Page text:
The Bagan Archaeological Zone covers an area of 13km x 8km, including the regions of Old Bagan, Nyaung U, and New Bagan.
Bagan, a historical city, was established in the late 9th century. It had a significant number of stupas, temples, and monasteries, with approximately 1000 stupas, 10,000 temples, and 3000 monasteries covering an expansive area of about 100 square kilometres.
In Bagan, an active earthquake zone, you may observe that some stupas have been damaged or only parts of the structures are still intact. As a consequence, numerous structures have been affected, leaving behind a total of 2229 remaining temples and pagodas.
While biking around the area, you will be amazed by the sheer number of temples, stupas, and pagodas that dot the skyline. With so many options to choose from, it may be difficult to decide which temple to explore next.
Bagan is located in a region with an arid climate, which is evident throughout the year. Even during the rainy season, it rarely rains, and the temperatures remain high, especially in the midday hours.
To enter Myanmar, it is necessary to obtain a visa. The process involves applying for an e-Visa online through the government immigration website, http://evisa.moip.gov.mm. During the application, you will need to provide a photo of yourself, as well as your contact details, home address information, and payment of $50 USD. Once approved, you will receive an email with an attached visa letter within the following day.
Upon arriving in Bagan, I took a bus from Yangon and was dropped off at a bus station located 8km away from the town center. In order to reach my destination, I noticed a few taxis nearby and approached one of them.
Luckily I was able to converse with the driver, with gestures, maps and a picture of the front of the guest house i wished to stay. Once he saw the photo of the front of the guesthouse he knew straight away where it was (because the village is so small).
The bus departed from Yangon at 8 am, after passengers checked in their bags at 7:30 am. It reached Bagan at 5 pm, making two stops along the way.
During my travel, I encountered a language barrier with both the drivers and passengers who did not speak English. As a result, my attempts to inquire about the duration of our stops were met with confused expressions. Feeling a sense of urgency, I would quickly use the restroom and return to the bus, fearing that I might be left behind without anyone noticing or showing concern.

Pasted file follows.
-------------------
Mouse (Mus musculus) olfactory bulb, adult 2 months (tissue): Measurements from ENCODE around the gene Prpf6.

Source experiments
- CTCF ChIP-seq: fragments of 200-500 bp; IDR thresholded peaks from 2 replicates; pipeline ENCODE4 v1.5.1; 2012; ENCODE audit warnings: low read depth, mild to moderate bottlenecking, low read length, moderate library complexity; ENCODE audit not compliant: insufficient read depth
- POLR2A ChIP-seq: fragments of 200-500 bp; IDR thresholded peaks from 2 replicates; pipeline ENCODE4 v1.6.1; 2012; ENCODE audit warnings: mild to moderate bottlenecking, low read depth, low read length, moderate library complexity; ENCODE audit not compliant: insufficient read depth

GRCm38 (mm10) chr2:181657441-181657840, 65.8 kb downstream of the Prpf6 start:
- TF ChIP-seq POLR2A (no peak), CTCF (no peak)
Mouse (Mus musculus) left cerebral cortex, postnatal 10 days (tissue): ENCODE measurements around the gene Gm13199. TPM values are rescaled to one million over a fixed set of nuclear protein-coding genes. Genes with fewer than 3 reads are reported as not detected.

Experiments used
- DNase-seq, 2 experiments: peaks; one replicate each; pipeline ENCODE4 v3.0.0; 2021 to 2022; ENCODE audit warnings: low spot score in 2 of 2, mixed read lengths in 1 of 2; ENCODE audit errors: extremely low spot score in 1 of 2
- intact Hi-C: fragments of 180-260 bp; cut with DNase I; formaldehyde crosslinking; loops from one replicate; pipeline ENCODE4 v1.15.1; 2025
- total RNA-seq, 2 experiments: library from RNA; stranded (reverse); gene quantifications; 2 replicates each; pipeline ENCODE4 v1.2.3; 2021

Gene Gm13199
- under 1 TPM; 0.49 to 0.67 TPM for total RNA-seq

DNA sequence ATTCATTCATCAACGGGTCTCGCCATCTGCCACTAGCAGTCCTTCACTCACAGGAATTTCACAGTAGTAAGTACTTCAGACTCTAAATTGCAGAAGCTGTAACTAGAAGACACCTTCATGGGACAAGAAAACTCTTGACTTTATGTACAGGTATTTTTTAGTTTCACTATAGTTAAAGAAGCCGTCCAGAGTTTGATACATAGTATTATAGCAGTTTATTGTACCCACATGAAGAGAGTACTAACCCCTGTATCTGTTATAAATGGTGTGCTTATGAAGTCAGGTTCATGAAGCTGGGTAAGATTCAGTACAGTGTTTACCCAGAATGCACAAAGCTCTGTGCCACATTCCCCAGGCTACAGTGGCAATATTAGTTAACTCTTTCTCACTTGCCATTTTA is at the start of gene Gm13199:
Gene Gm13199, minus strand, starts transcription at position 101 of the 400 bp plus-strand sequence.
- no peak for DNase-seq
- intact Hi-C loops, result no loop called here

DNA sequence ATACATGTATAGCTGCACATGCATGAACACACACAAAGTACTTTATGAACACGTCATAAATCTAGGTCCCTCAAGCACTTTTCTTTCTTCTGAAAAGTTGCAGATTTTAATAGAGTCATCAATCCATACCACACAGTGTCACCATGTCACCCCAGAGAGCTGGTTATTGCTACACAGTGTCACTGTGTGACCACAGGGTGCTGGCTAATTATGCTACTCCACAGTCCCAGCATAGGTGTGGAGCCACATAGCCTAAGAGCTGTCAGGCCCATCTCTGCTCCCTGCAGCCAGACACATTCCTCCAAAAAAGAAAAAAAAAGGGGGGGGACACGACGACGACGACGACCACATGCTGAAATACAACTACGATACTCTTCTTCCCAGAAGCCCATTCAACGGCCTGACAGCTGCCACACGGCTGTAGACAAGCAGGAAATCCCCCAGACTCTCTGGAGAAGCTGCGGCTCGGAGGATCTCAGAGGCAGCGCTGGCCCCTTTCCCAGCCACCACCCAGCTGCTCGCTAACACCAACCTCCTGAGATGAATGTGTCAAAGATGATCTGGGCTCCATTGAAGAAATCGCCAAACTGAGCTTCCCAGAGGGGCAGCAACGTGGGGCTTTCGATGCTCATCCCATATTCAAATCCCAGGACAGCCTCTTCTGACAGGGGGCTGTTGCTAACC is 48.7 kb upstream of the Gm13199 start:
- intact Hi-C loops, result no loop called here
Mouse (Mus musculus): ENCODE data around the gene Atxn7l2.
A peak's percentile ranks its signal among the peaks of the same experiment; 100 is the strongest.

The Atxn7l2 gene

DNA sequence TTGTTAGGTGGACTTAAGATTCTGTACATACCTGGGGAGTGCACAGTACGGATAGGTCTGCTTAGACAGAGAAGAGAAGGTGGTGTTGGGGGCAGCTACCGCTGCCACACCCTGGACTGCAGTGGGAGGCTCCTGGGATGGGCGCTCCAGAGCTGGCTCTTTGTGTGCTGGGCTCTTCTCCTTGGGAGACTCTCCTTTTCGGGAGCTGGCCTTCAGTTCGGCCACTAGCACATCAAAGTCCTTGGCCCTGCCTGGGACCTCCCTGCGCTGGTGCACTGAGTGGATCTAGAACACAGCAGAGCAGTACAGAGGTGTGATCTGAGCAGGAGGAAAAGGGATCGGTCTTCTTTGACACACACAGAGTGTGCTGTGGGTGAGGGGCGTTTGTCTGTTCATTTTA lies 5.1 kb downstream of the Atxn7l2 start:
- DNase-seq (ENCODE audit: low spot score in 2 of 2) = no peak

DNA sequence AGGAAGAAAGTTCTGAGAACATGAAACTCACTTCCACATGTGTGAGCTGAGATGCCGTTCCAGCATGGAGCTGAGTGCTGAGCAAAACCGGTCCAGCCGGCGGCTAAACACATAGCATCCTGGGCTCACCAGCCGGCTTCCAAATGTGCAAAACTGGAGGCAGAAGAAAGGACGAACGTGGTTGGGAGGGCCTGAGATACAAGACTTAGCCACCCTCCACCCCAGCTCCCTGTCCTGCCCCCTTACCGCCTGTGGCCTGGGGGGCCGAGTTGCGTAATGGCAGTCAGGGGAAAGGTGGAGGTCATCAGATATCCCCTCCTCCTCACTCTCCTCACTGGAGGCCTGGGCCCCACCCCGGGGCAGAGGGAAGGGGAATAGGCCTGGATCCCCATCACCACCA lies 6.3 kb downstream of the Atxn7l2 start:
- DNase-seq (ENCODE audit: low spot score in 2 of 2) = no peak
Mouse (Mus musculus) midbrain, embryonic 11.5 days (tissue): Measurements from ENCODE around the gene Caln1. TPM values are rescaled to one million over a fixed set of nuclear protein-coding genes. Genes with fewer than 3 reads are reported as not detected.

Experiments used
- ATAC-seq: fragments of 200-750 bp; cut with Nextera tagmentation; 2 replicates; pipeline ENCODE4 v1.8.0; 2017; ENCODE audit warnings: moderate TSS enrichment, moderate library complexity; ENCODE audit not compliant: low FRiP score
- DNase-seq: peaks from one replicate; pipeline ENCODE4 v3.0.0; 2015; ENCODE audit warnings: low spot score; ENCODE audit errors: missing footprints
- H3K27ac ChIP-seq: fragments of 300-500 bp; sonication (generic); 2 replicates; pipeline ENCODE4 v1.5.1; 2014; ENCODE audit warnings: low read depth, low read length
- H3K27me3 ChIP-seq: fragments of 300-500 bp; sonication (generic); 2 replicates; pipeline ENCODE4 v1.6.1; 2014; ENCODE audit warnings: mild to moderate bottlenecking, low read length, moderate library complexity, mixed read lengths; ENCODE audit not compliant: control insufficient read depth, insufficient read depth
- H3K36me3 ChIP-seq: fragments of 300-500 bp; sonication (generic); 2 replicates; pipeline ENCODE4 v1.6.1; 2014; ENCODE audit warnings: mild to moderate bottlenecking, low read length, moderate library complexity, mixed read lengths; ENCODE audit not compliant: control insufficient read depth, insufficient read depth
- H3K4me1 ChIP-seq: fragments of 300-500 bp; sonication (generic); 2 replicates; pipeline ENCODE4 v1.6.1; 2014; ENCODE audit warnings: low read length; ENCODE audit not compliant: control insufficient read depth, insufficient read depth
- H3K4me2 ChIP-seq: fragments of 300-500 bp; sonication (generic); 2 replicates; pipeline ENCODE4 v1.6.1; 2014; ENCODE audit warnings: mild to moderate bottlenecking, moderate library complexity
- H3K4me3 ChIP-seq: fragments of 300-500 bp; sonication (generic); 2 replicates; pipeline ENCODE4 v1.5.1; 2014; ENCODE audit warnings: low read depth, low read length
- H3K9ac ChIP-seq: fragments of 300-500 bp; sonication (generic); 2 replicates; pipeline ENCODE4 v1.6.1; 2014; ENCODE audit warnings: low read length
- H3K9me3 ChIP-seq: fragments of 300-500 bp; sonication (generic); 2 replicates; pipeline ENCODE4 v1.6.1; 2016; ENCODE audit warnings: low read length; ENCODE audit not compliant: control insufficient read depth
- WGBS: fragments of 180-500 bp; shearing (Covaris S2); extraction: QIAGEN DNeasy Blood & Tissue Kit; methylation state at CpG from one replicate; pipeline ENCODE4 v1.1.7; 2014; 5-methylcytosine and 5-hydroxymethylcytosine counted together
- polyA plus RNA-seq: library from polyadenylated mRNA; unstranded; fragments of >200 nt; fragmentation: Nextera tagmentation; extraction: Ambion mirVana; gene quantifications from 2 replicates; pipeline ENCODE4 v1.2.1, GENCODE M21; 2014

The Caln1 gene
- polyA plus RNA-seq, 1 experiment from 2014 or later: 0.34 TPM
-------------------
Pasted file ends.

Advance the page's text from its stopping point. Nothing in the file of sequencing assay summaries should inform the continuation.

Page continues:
During the taxi ride to the city centre, we encountered a few stops at the tourism foreign entry points. One of these stops required me to purchase a $ 20 USD ticket for the Bagan Archaeological Zone, where the magnificent temples are located. The taxi fare for this journey amounted to 9000 kyat.
Where to stay
If you are seeking guesthouse-style accommodation in the Bagan region, Nyaung U is the ideal area to consider. The region is divided into three sections: Nyaung U, Old Bagan, and New Bagan.
Old Bagan is a historic site in Myanmar that features vast fields of temples, pagodas, and ancient ruins.
New Bagan is an area that, as the name implies, is relatively new. It is home to a handful of larger hotels and a limited selection of restaurants catering to tourists.
The Nyaung U region is a quaint village community with a charming atmosphere. In this area, you will discover a small but vibrant fresh food market where you can buy a variety of fresh fruits at affordable prices. Additionally, there are a few guesthouses available for accommodation and several local restaurants that have adapted to cater to tourists, offering a selection of Western cuisine, including pizza and ice cream.
During my stay in Nyaung U, I opted for accommodation on the main road. After browsing through various options on Trip Advisor, I came across Pann Cherry Motel, which had received positive reviews specifically catering to backpackers.
The accommodations consist of single, double, or triple rooms. Depending on the room type, guests may have their own private bathroom. However, in my case, as I stayed in a single room, I shared a bathroom with others. The staff members were extremely friendly, helpful, and courteous, even going so far as to open the main door for me whenever I left the premises.